Potentially Treatable Common Factors in Age Related Diseases
Everybody agrees that age (time since birth) is a factor linking the age-related diseases such as cancer, heart disease, stroke, arthritis, cataracts, etc. However, time, per se, is not a treatable (medically alterable) factor. The central question surrounding aging is whether there exist potentially medically alterable factors that are common to many or most manifestations of aging including the major age-related diseases. Programmed and non-programmed theories of aging differ dramatically on this point.
Medical Implications of Non-Programmed Aging Theories
For a variety of reasons non-programmed theories generally suggest that treatable common factors do not exist. Williams (an author of the non-programmed antagonistic pleiotropy theory) went so far as to say that treatable common factors were a "logical impossibility." This leads to the conclusion that the only way to approach treatment or prevention of age-related diseases is to attempt to interfere with processes that are unique to each individual disease, a continuation of the existing main-line medical research paradigm.
According to non-programmed theories, human aging is ultimately caused by universal deteriorative processes that cause damage to living tissues. Many non-programmed theories recognize that humans and other organisms have maintenance and repair functions (we could say anti-aging functions) that act to delay damage but contend that eventually each of those functions is inadequate and accumulated unrepaired damage causes manifestations of aging.
Researchers following non-programmed theories are consequently looking for ways to assist the maintenance and repair functions. Anti-oxidants, and agents to assist in repair of telomeres (specific structures in DNA molecules implicated in aging) are typical of these efforts. Non-programmed theories tend to suggest that there are many repair functions that are independent of each other and that therefore assisting any one function might have limited value. Some theorists think (despite Williams) that one or another of the functions is key (e.g. telomere repair) and that therefore aiding that function would significantly delay or reduce many aging manifestations.
Medical Implications of Programmed Aging Theories
Programmed theories explicitly propose the existence of potentially alterable common factors in the aging process, i.e. the "program." Further, since a limited life span conveys evolutionary benefit, aging can be controlled by a complex evolved biological mechanism similar to other evolved mechanisms that provide for beneficial biological functions such as digestion, sugar metabolism, or growth.
Many observations suggest commonality between manifestations of aging including caloric restriction effect, stress effect, and progeria. Other discoveries provide explicit evidence of evolved mechanisms in various organisms that limit life span or restrain reproduction. See Experimental Evidence. The diagram below is an attempt to produce a candidate or "straw man" concept for the design of a complex evolved life span regulation system that would satisfy all of the observations.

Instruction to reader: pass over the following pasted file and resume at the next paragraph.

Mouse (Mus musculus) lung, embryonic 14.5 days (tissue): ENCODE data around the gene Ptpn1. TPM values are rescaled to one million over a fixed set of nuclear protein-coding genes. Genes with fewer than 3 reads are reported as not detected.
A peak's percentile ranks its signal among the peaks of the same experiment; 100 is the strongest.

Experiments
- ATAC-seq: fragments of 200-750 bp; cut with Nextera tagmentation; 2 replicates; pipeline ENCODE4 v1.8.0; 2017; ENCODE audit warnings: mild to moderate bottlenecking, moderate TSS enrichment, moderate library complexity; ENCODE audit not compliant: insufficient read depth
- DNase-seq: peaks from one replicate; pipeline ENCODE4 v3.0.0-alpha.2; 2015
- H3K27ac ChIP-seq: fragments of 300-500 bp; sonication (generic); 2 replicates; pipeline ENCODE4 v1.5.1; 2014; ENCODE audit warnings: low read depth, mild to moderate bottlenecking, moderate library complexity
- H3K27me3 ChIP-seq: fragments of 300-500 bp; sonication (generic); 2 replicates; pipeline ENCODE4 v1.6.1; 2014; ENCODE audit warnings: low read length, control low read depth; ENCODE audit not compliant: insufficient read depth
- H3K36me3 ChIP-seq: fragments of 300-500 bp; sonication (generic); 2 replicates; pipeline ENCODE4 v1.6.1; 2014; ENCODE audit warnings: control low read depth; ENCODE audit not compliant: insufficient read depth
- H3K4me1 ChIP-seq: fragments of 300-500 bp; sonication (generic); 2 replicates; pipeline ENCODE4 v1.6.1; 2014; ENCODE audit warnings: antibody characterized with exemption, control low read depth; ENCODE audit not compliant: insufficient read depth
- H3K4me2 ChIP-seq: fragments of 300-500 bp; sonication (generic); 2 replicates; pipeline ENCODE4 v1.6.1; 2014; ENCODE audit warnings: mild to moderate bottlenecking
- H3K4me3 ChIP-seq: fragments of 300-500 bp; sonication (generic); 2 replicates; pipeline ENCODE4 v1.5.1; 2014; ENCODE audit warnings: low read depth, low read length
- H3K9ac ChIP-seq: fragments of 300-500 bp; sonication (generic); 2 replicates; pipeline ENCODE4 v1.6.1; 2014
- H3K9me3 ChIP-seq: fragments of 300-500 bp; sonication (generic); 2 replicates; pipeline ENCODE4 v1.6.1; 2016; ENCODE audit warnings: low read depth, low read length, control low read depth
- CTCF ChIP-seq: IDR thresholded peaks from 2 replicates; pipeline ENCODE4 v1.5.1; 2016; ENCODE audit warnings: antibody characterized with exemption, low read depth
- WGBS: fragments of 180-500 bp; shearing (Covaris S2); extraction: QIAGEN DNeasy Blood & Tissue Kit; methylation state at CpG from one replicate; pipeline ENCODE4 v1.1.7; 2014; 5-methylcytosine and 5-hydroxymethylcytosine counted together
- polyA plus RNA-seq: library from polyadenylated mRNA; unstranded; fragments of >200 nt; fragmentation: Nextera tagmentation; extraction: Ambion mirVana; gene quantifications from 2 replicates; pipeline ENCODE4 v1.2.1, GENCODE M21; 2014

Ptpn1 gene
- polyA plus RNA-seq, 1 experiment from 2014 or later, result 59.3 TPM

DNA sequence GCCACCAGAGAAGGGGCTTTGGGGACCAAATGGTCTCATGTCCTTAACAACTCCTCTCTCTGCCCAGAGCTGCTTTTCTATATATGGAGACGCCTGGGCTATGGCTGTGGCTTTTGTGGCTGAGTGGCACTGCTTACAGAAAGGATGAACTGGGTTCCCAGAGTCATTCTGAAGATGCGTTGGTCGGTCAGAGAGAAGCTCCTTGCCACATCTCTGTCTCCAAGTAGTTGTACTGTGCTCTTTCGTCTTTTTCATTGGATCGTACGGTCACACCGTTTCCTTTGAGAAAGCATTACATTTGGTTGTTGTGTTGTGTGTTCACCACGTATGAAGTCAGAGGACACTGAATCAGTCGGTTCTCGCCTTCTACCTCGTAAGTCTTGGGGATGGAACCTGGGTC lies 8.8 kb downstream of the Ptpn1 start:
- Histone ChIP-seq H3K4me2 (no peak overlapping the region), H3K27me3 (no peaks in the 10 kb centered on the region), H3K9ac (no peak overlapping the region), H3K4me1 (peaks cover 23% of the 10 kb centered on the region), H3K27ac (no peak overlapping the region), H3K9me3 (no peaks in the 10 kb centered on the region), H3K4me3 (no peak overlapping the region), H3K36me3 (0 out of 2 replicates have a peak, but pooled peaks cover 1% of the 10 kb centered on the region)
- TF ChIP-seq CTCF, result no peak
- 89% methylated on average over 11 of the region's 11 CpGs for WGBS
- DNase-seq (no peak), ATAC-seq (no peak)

Most genetically programmed biological functions are designed to be capable of at least some adjustment within the life of an individual organism in order to adapt to local or temporary conditions. Obvious examples include the ability of muscles to grow or shrink in response to demand for their activity, the ability of organisms to alter their genetically programmed behavior in response to acquired information, the ability of organisms to adapt their genetically programmed reproductive behavior based on planetary cycles, and many others. If life span regulation is indeed a genetically programmed bodily function, we would expect that it would also be capable of some adjustment in order to optimize life span to external conditions. A programmed aging mechanism might therefore look like the figure below. In this concept, maintenance functions are slowed or disabled by a species-unique genetically programmed biological clock that in turn can be adjusted by sensing of external conditions. In other words, aging is controlled by a mechanism similar to the one that controls age of sexual maturity and mating seasons.
This concept has both empirical and theoretical support. Theorists have suggested reasons why increasing life span in response to stress or reduced food supply would create group benefit. Experimentalists have found that both caloric restriction and many forms of stress increase life span in many animals. Non-programmed theories have difficulty with these and other observations. Further, evolvability theory suggests that there is a special relationship (beyond Medawar's hypothesis) between age of sexual maturity and life span, which in turn suggests commonality between the controlling mechanisms.
The complex programmed mechanism theory described here has exciting implications for medical intervention in the prevention and treatment of age-related diseases. In addition to approaches attempted by non-programmed researchers, pro-programmed researchers can attempt to interfere with clock, sensing, or signaling functions to, in effect, "fool" the aging mechanism. Some efforts in this direction such as "caloric restriction mimetics" are underway.
For more detail on the history and status of the programmed vs. non-programmed aging theory controversy see Aging Theories.
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